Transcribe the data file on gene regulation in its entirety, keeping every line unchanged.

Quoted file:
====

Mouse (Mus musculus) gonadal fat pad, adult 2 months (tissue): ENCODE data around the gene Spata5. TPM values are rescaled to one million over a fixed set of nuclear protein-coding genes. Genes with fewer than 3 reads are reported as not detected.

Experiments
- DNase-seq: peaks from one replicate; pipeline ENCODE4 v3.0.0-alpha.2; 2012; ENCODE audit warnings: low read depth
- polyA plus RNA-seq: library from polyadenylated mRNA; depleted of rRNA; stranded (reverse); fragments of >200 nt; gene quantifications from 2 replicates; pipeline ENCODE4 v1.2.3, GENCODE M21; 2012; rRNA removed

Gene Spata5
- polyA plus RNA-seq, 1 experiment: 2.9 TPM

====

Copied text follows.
Mouse (Mus musculus) gonadal fat pad, adult 2 months (tissue): ENCODE data around the gene Spata5. TPM values are rescaled to one million over a fixed set of nuclear protein-coding genes. Genes with fewer than 3 reads are reported as not detected.

Experiments
- DNase-seq: peaks from one replicate; pipeline ENCODE4 v3.0.0-alpha.2; 2012; ENCODE audit warnings: low read depth
- polyA plus RNA-seq: library from polyadenylated mRNA; depleted of rRNA; stranded (reverse); fragments of >200 nt; gene quantifications from 2 replicates; pipeline ENCODE4 v1.2.3, GENCODE M21; 2012; rRNA removed

Gene Spata5
- polyA plus RNA-seq, 1 experiment: 2.9 TPM